Mark: Well, it’s so incredibly meaningful and comforting. Meaningful because Jesus is a Man of Sorrows. He’s acquainted with grief. So here is the God-Man, the Son of God who feels the weight of the brokenness of humanity. God feels everything that’s wrong with the world. And to think that He comes and enters into that mess in order to redeem us is just a remarkable reality of His love and compassion and His willingness to go the distance for us.
But it also says something really meaningful about His ability to understand and sympathize with us even in our own experience. He not only goes the distance to help us in our mess but even now still helps us in our mess. As the book of Hebrews says, to call upon Him because He’s a sympathetic High Priest so we can receive mercy and grace in our time of need.
So I never need to wonder, Does Jesus understand? Not only does He understand, but He understands it in a way that I don’t understand. And that gives a lot of hope as we consider the extent which Christ would go to purchase our redemption.
Nancy: There’s really not any pain we can bear, any sorrow or any dark cloud that can hover over us that Christ has not in some deep way experienced Himself. He has been there, which means He’s drawn near to us, and that means we can draw near to Him in our sorrow.
Mark: Yes. He’s modeled what it means to walk on earth. He’s also modeled what it means to suffer even with difficult and dark questions, like, “Why are You so far from saving me?” It’s a significant thing to be able to pray, and yet here’s Jesus who’s walking the gauntlet of the full cup, the full negative effects of our broken humanity.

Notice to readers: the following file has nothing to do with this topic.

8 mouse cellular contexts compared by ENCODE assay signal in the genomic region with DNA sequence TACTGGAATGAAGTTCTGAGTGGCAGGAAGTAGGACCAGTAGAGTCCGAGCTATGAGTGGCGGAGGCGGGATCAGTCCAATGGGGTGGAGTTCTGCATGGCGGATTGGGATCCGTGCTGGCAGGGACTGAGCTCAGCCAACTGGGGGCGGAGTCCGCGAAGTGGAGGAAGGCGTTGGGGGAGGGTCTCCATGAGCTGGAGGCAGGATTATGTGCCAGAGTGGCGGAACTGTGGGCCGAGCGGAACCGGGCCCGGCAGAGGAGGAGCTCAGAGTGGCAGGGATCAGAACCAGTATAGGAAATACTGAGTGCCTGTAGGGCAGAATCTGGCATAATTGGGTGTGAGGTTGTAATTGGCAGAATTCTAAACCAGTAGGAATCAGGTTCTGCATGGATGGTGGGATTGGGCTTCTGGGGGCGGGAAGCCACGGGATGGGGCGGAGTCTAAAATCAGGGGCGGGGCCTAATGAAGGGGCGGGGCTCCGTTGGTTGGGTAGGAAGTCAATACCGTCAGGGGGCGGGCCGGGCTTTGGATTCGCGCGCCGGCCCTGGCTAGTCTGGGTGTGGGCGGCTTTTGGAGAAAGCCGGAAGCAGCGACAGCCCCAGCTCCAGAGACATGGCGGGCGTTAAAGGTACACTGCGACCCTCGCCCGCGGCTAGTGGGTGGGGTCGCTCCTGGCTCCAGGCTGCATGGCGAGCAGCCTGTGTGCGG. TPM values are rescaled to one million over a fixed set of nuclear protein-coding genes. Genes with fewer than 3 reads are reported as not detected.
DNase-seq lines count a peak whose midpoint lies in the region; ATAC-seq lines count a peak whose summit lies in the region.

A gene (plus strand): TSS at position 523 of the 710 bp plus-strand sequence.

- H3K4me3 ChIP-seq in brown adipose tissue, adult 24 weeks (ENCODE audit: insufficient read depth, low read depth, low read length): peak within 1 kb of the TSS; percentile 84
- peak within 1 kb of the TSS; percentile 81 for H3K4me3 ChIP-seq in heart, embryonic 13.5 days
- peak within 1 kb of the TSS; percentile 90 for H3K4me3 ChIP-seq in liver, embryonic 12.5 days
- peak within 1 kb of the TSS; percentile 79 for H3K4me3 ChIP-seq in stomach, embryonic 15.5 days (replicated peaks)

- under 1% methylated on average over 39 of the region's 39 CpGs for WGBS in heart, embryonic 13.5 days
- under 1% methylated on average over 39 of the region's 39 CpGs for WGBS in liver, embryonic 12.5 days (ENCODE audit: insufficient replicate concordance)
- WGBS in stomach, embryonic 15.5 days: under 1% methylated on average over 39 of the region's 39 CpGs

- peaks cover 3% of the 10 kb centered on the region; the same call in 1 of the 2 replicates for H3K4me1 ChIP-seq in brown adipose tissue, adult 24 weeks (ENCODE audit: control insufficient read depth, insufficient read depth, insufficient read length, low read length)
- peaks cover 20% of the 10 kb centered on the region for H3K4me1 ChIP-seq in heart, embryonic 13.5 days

Nancy: And there on the cross, we know from the gospel accounts, that Jesus was praying to His Father in heaven. A part of the prayer He prayed takes us back to Psalm 22, a Messianic Psalm that is written about the sufferings of Christ.
Now, we don’t know that He prayed this entire psalm, because it’s a long one, but we know He prayed portions of it. So, certainly, He was meditating on this passage. He was familiar with it. It helped to shape His prayer there on the cross, which gives us a model of how to pray when we don’t know what to pray when we just say, “I don’t have words.” We can get those from Scripture.
Mark: Yes. That’s one of the things that I found to be particularly helpful and greatly encouraging is that when I don’t know what to pray, I can pray the Bible, and even the words in the Bible that I might not feel comfortable praying on my own. They’re in the Bible for a reason, and here the Savior quotes a very important but a very heartfelt and difficult statement within the Psalms. And that’s really meaningful.